Has 3D Blu-ray quietly died a death now?

Share this Article:

It’s been over six months since the last 3D Blu-ray release – and it feels like a physical media format with a bleak future.

It was just under a year ago that Universal Pictures earned the ire of cinema chains worldwide when it decided to dramatically alter its release strategy its animated sequel Trolls World Tour.


Try three issues of Film Stories magazine – for just £4.99: right here!

The movie, which it inherited when it bought up DreamWorks Animation, had been all set for a cinema release in time for Easter 2020, and if you look at the buses of the UK in January 2021, some of them are still adorned with promotional material for it.

Universal, of course, decided to send the film directly to premium video on demand as the world went into lockdown. It made prints available for cinemas if they wanted them, but Trolls World Tour would also be available to stream at home – if you were willing to stump up the initial £15.99 price for a 48 hour digital ‘rental’.

The furore that followed seems rather quaint ten months or so on. But also, it’s worth noting Trolls World Tour currently has a second footnote in recent film history too. That come its eventual physical disc release in the summer 2020, it stands as the last film to get a 3D Blu-ray release in the UK.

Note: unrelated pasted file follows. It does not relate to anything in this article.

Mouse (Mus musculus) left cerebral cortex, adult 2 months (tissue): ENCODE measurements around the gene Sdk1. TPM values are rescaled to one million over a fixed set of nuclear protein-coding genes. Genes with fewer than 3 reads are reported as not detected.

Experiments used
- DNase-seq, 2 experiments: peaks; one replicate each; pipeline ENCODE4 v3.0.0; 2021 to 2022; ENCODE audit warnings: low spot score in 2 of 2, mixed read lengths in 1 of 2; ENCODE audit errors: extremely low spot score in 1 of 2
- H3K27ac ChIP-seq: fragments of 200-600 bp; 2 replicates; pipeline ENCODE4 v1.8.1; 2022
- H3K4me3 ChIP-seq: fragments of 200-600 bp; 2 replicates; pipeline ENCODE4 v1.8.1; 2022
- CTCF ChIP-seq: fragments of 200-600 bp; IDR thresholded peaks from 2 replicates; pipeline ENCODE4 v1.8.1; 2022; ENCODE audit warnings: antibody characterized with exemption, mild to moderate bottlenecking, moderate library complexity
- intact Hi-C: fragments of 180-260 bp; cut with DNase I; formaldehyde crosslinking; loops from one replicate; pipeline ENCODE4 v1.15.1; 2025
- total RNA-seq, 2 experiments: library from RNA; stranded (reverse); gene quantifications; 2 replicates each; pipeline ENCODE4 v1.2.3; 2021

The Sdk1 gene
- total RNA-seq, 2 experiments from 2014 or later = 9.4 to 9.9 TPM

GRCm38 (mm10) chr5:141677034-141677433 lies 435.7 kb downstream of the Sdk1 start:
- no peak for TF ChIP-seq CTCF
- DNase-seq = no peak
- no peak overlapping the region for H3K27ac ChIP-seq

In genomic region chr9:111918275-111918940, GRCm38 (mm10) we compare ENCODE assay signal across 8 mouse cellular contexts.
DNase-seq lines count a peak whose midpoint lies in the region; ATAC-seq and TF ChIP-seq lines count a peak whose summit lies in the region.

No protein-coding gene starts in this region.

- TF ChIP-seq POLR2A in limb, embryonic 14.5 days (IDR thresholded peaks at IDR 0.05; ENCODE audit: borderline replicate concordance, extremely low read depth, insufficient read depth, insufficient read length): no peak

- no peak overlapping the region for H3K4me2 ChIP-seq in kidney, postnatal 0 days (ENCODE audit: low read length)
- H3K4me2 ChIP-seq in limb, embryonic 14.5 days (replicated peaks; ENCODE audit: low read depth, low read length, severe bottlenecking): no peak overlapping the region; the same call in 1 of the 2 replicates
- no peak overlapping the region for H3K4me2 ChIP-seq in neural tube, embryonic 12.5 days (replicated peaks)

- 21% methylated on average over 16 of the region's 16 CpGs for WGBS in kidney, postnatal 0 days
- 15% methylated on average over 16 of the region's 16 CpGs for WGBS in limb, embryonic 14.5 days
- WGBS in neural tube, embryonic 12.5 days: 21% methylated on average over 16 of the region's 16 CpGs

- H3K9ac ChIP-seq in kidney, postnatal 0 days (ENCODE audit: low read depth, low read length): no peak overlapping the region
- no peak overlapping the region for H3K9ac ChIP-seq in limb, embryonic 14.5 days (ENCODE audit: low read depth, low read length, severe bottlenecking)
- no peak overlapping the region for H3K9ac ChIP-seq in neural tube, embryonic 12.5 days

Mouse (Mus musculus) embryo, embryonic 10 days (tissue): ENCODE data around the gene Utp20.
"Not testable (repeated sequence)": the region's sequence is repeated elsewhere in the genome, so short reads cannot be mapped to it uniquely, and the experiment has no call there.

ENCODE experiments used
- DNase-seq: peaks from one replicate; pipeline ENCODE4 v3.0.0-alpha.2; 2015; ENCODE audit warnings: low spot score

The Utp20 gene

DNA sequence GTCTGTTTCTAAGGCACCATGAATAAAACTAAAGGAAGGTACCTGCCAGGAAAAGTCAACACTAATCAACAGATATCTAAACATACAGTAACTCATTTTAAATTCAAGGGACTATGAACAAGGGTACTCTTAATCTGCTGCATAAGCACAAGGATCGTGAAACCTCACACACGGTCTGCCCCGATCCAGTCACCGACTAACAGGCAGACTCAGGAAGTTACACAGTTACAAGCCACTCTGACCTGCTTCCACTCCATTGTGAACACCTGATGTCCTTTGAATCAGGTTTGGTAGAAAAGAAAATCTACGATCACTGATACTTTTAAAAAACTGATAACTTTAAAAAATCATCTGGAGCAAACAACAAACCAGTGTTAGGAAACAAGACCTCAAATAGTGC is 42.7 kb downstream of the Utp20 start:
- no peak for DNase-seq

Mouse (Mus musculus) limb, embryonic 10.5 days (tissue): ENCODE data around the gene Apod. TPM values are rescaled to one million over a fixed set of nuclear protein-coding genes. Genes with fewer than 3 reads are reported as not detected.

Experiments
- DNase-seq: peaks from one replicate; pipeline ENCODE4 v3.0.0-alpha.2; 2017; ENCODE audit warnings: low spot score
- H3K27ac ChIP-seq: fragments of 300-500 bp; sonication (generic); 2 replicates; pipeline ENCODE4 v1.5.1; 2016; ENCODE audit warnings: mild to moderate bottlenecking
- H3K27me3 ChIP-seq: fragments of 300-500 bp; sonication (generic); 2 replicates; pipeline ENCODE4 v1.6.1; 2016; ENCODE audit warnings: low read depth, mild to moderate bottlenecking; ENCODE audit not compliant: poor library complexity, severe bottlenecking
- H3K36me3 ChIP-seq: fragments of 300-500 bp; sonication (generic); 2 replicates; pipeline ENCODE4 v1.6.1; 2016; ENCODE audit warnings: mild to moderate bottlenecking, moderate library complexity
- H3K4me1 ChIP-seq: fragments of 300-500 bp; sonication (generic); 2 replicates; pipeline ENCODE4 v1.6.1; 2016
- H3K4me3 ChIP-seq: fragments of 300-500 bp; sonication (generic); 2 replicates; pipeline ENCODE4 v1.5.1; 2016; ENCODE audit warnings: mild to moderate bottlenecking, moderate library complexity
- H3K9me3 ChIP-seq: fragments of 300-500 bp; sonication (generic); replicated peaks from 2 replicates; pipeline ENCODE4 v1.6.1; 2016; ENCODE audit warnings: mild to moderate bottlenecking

Trolls world tour poster image

The 3D Blu-ray format has always been on the niche side of the physical disc market, but for a little while, it threatened to be a sizeable one. The natural evolution of the cinema 3D explosion that (temporarily) followed the release of James Cameron’s Avatar, the first 3D Blu-ray disc was Cloudy With A Chance Of Meatballs. For much of the following decade, the majority of new TV sets would be sold with some form of 3D functionality. Furthermore, 3D Blu-ray discs climbed to around 15% of sales for some titles. Given that the discs came at a premium price, that’s a number that studios were happy to support (although the base cost of mastering a 3D Blu-ray is higher).

But then the not-very-big bubble started to burst.

Once again, cinema took the lead. You don’t have to spend too long in Google to find articles on how the big screen 3D boom was running out of steam just a year or two after the release of Avatar. It didn’t stop the releases coming in the years that followed, but even passionate advocates of the format acknowledged that some studios and some releases had treated 3D as a golden goose, rather than taking proper care with the presentation of the movies concerned.